by Brian Azzarello
& Richard Corben
(Marvel Comics, 2002)
The town of Santa Fe, New Mexico, is nearly obliterated. Buildings are leveled, people are killed and wounded in a disaster of unprecedented proportions. The government declares a tornado to be the cause of the destruction. In reality, according to scientist-adventurer Dr. Leonard Samson, it was the world's most devastating bomb: "A bomb that moves around and continues to blow up." Thus begins Samson's quest to capture Bruce Banner or, as he is known in his monstrous persona, the Hulk.
Because it takes the character back to his roots, back to what he is supposed to be: a monster. It does this with good writing and even better artwork.
Writer Brian Azzarello reverts the Hulk to his essence. Too many stories in decades past had made the Hulk into a big, green, snarling ... well, teddy bear. Azzarello shows us a creature of great rage and destruction that leaves chaos and death in its wake. Then, he presents the picture of a horrified Bruce Banner, who gets to "wake up" and see the nightmare his other self has made others endure. Powerful stuff.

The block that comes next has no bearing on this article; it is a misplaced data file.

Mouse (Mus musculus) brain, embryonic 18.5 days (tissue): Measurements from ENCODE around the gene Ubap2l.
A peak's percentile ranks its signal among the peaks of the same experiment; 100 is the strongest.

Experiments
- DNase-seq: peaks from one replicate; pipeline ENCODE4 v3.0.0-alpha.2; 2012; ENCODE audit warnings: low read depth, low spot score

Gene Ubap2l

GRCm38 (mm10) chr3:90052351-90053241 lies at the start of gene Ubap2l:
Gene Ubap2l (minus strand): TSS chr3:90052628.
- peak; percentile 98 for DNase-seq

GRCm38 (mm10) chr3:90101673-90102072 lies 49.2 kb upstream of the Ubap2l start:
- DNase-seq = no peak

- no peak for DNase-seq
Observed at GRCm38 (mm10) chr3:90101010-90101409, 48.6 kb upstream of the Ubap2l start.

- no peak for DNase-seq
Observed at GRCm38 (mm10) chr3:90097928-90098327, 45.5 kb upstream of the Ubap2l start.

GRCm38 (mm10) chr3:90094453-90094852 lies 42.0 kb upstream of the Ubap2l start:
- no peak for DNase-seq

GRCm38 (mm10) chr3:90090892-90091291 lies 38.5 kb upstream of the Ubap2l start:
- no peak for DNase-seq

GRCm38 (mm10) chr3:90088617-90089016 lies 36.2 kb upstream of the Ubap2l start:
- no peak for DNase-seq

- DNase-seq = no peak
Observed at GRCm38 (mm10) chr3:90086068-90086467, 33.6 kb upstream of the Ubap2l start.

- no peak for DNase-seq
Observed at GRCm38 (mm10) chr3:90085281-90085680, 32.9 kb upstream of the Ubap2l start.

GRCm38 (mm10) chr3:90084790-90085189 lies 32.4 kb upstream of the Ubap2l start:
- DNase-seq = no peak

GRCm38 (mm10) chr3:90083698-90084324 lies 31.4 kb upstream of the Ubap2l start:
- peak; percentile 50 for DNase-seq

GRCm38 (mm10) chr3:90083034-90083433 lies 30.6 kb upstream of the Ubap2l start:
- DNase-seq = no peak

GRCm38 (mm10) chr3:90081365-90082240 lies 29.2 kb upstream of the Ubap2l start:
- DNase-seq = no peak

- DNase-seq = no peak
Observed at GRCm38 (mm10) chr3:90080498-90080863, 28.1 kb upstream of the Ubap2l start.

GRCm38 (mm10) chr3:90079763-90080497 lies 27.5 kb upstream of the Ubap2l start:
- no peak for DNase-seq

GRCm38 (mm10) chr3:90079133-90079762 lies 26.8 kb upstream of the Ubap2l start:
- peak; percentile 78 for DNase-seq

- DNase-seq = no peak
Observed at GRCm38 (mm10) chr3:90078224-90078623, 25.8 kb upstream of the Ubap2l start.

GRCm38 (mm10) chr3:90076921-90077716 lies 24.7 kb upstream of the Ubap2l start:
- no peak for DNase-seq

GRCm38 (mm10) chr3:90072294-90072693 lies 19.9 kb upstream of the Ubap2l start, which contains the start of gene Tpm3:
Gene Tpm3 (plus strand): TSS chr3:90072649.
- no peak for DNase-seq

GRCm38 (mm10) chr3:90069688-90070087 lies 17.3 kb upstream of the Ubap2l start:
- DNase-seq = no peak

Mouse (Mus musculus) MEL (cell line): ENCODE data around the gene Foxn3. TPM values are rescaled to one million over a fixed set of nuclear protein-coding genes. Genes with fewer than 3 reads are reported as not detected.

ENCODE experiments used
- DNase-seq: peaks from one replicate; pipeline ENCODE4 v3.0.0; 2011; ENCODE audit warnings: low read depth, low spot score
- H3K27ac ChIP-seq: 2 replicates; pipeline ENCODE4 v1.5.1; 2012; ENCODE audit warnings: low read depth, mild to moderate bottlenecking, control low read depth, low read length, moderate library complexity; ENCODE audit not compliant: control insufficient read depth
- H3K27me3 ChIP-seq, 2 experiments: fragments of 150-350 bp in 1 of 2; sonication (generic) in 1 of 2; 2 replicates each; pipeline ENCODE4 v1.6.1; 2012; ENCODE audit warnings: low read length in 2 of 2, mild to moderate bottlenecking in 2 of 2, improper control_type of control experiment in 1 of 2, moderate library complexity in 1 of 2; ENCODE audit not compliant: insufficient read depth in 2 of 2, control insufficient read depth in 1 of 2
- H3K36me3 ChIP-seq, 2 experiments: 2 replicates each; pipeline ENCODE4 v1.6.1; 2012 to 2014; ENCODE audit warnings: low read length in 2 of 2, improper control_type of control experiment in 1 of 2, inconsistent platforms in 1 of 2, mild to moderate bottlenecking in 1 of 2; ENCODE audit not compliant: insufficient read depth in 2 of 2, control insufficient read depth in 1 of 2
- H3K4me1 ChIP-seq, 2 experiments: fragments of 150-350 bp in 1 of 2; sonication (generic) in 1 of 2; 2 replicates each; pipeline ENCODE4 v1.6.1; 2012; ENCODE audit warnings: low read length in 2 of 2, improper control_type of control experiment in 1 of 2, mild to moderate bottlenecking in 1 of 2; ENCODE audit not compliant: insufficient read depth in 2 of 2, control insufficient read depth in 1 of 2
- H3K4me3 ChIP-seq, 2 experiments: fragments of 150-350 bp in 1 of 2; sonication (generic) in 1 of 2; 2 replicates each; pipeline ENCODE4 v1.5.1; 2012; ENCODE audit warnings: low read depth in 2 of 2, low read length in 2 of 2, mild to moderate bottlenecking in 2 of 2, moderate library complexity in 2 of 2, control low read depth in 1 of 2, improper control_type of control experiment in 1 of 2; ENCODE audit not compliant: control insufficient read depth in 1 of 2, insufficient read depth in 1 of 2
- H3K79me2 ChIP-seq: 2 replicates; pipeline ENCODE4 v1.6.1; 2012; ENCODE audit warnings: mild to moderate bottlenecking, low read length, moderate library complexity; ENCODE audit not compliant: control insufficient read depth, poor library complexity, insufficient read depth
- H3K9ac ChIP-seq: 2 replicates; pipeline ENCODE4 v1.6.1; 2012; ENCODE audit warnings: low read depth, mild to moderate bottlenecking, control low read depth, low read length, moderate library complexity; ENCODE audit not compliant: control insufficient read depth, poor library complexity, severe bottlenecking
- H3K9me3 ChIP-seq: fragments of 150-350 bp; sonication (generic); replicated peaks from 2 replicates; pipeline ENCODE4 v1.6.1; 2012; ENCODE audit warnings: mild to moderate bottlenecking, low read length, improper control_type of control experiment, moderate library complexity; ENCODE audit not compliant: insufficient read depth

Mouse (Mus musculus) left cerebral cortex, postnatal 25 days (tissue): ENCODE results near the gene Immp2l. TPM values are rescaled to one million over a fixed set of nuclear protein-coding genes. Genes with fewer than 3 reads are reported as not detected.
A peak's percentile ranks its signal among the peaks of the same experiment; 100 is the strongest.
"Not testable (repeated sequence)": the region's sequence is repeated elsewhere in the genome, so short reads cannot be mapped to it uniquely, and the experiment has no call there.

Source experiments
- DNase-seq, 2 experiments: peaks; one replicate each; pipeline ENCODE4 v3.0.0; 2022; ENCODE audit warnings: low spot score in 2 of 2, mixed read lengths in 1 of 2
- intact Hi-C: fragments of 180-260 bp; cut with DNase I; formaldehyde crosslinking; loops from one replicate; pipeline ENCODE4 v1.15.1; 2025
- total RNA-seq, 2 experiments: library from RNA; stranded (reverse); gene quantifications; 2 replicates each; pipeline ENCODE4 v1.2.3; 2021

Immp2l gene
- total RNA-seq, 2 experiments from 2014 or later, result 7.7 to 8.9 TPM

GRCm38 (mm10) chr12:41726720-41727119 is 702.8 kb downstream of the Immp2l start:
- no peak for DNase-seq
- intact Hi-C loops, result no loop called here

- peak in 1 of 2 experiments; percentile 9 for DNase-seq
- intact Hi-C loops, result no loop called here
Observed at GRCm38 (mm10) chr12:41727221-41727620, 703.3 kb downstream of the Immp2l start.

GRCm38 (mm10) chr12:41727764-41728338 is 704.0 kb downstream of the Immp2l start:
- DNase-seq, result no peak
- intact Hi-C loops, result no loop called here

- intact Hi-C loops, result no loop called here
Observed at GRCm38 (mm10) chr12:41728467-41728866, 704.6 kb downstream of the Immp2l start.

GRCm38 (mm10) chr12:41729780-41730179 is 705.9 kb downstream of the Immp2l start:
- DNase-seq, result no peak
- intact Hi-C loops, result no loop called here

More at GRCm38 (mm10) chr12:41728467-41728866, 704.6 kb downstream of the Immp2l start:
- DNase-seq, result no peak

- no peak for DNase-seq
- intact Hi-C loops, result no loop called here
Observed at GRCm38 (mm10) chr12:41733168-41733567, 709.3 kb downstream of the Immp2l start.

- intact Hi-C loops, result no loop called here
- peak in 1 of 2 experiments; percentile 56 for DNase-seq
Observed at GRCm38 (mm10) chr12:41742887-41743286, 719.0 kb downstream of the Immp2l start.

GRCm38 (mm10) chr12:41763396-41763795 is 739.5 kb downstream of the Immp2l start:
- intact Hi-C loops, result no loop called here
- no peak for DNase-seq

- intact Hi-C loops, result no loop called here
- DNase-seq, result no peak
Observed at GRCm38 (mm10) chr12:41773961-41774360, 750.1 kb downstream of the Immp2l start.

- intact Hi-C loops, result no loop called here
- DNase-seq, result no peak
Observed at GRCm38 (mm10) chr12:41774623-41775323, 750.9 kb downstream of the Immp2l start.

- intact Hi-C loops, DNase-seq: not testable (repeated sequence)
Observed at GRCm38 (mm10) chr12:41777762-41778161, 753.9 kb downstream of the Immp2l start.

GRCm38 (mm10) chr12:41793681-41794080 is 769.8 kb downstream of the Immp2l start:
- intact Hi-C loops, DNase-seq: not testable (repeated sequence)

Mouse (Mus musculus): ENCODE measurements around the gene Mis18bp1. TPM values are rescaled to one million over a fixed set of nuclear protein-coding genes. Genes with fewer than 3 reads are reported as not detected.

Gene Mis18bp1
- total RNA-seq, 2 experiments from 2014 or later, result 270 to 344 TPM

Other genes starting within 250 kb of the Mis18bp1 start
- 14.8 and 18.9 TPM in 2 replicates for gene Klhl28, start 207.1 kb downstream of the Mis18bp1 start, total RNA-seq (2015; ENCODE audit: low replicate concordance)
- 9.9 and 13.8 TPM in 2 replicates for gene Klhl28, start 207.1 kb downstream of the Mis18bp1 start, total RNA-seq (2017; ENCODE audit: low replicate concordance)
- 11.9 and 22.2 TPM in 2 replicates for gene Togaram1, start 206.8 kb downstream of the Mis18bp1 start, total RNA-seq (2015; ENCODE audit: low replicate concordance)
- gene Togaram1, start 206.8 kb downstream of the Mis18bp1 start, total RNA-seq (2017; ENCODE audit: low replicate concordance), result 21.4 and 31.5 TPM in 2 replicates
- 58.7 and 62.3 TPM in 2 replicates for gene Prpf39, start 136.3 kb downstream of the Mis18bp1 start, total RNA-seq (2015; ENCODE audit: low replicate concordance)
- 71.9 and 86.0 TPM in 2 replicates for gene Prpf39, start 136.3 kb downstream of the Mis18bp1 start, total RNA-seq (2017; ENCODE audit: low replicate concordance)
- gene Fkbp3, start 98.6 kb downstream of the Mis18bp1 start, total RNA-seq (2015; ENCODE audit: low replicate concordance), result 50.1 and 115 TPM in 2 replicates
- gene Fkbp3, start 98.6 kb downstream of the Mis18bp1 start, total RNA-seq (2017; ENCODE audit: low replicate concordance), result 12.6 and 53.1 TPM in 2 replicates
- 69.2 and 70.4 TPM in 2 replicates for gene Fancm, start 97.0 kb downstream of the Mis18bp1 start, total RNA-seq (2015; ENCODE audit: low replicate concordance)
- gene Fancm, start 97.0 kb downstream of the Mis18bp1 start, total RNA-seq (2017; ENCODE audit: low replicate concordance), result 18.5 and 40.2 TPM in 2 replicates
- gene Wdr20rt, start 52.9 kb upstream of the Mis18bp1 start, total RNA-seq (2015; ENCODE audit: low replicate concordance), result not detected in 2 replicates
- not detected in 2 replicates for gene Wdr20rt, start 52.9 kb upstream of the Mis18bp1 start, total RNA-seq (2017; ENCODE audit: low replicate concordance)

Even more powerful is the artwork of Richard Corben. Long known for his horror illustrations, Corben proved long ago his ability to render brutal, creepy, chilling scenes beautifully. Few artists produce such oxymoronic work. I mean that in a good way, really.
The truth is, it took Corben far too long to illustrate a Hulk story, as he renders the visual monster superbly. The rage, the destruction, the unrestrained and uncontrollable force that is the ogre that Lee and Kirby created a generation ago, this is what Corben gives the readers.
Banner is highly recommended for all but the youngest readers.